Deputy Chief of Red Army GAU, Major-General of Artillery, Hohlov
Military Commissar of the Red Army GAU, Divisional Commissar Novikov"

CAMD RF 81-12104-422

After spelling out "get bent" in two entire paragraphs, nobody ended up getting shot.

Saturday, 24 January 2015

World of Tanks History Section: Kolchigin's All in One

In the 1930s, Soviet military minds carefully watched the civil war unfolding in Spain, read reports and articles by foreign analysts. Both agreed on one thing: tanks with no infantry were capable of only fruitless effort and occasional local gains.

Divisional Commander Kolchigin, a lecturer at the Frunze Military Academy, proposed an original vision of future tanks. No more wasted effort and minor gains, only success and victory! How did Kolchigin's futuristic tanks look?

Jack of all Trades
Kolchigin's tank was meant for independent mechanized units, "creating their own operational weather". Independent meant autonomous, relying on as little support as possible from other vehicles. But how can this be achieved? You cannot make the tank too large, or it will be an easy target. What yo ucan do is make mechanisms smaller, reduce the length of the crankshaft, and place the engine in the front of the tank. This way, minor repairs can be done without leaving the tank.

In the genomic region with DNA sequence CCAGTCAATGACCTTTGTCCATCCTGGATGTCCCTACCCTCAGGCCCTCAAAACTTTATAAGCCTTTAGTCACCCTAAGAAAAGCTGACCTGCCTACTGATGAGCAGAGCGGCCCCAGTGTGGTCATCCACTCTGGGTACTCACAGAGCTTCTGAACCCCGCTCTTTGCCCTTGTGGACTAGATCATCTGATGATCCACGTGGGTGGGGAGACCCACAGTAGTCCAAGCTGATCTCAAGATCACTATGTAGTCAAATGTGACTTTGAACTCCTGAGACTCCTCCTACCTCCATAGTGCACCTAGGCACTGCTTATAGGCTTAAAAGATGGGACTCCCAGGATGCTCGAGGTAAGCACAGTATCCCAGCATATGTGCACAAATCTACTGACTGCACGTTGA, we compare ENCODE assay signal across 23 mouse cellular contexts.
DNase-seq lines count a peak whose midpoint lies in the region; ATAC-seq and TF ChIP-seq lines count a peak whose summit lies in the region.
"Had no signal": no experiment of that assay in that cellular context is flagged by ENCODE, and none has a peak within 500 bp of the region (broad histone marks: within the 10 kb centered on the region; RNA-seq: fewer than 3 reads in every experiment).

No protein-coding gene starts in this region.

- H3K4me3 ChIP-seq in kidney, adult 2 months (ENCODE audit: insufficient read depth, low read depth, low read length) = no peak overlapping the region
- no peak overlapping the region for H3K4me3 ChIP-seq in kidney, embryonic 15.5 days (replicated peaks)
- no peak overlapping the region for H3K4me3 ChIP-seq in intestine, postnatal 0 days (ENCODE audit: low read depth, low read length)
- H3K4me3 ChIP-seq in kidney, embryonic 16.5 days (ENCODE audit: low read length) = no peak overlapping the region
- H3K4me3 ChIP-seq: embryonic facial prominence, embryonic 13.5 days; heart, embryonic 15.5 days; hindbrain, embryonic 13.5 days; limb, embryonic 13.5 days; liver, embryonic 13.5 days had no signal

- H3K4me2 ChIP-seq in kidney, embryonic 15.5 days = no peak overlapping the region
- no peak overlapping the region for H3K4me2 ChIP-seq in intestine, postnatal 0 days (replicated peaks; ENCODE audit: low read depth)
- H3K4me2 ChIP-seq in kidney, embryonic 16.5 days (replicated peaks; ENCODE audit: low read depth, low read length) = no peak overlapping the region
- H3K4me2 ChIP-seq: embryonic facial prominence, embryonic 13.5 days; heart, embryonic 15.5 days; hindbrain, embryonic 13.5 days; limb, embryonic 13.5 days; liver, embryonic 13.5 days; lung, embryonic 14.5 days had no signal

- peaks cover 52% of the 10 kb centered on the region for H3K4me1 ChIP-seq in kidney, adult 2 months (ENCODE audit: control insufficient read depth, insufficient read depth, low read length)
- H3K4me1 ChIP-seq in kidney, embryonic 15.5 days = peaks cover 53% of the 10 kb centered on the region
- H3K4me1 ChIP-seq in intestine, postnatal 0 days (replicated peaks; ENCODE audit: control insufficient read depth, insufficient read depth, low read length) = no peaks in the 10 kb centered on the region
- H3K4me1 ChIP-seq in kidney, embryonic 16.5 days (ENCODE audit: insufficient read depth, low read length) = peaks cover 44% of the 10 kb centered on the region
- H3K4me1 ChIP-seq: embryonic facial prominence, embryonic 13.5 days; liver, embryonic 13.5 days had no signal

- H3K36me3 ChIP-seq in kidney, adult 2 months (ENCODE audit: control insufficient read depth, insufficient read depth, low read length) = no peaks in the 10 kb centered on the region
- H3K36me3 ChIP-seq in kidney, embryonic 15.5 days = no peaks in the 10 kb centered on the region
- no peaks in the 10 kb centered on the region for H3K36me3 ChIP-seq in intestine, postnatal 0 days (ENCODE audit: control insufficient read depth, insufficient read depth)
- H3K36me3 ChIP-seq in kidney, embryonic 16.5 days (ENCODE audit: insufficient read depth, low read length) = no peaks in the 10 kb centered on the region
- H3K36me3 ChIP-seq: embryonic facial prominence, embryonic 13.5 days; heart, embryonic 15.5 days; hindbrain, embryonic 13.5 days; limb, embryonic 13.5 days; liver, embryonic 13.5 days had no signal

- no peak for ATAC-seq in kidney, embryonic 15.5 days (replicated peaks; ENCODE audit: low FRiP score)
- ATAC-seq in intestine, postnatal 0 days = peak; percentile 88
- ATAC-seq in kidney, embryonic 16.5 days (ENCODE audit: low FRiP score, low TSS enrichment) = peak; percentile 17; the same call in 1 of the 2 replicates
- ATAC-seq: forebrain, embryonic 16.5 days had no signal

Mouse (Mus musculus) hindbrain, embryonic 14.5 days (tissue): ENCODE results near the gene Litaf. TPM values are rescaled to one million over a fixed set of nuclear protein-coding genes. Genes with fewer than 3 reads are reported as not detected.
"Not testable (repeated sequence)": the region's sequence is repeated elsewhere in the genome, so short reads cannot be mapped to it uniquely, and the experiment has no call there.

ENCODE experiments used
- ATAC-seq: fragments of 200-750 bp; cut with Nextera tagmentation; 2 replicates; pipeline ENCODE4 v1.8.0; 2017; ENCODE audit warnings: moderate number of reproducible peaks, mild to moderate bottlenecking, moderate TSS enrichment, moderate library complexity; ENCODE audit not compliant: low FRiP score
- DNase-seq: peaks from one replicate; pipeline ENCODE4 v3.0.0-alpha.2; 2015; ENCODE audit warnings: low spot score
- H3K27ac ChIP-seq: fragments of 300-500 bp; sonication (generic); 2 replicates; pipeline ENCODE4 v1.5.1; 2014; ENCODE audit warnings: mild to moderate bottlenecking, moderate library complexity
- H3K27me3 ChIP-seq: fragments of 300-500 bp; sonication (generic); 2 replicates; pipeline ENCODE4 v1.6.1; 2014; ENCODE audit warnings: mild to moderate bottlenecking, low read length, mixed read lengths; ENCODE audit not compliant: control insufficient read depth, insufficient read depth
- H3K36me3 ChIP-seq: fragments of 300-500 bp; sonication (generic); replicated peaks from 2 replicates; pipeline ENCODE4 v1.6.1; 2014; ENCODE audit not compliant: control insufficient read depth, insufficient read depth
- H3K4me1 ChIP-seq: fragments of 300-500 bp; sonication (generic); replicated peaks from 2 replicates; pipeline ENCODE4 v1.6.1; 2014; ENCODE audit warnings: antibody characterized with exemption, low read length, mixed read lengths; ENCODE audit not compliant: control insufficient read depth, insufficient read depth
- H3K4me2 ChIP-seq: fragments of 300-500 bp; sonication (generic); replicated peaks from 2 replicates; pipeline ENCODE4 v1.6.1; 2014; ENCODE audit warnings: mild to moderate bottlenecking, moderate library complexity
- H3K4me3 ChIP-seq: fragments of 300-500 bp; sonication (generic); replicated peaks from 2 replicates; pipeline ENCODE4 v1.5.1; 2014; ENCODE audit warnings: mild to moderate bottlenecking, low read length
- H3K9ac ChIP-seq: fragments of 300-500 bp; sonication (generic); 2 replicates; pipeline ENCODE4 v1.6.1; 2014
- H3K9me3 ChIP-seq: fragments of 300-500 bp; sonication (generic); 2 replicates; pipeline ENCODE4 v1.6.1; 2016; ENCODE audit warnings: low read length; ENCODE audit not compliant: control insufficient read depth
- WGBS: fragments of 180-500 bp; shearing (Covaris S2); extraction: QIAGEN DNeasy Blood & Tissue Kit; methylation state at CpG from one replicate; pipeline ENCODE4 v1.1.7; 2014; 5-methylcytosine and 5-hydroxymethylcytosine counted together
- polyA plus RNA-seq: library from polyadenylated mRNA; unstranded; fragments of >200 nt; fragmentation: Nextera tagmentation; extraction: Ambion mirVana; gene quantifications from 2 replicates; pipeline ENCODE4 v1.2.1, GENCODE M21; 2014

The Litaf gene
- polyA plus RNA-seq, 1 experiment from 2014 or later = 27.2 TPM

In order to increase mobility and autonomy, the tanks must be able to switch from tracks to wheels and back without the crew leaving the tank. Mechanized shovels and saws would help the vehicle create trenches and construct obstructions for the enemy. If the tank was amphibious, there would be no need for bulky pontoons. In order to deal with breakdowns during marches, the tanks would have "a manner of bumper on the front and back" which could hook the tanks together and let one tow another.

A crew of three could not effectively observe the battlefield and tired quickly. Kolchigin proposed a 6-8 man crew, which would also make motorized infantry or "motorized sappers" unnecessary. A part of the crew could simply leave the tank to take prisoners, demolish bridges, etc. If the crew can take turns sleeping inside the tank, then tankers would be tired less, and would be able to perform more repairs on their own, reducing the need for repair units. The tank would be controlled by either the driver or the commander. A similar mechanism already existed on aircraft.

These tanks, in Kolchigin's vision, would fight for extended periods of time with limited supplies. Because of this, a short 76 mm gun and a "powerful machinegun" that could double as an AA gun would be sufficient. As a result, AA forces could be reduced. The tank would have 3-4 submachineguns and grenades for defense from infantry. The inventor considered it mandatory to have the ability to provide indirect fire, so that the tanks could perform artillery barrages without the aid of towed guns. Kolchigin considered self propelled artillery insufficiently effective. Since ammunition could run out during these long operations, the tank's ramming capability would be reinforced.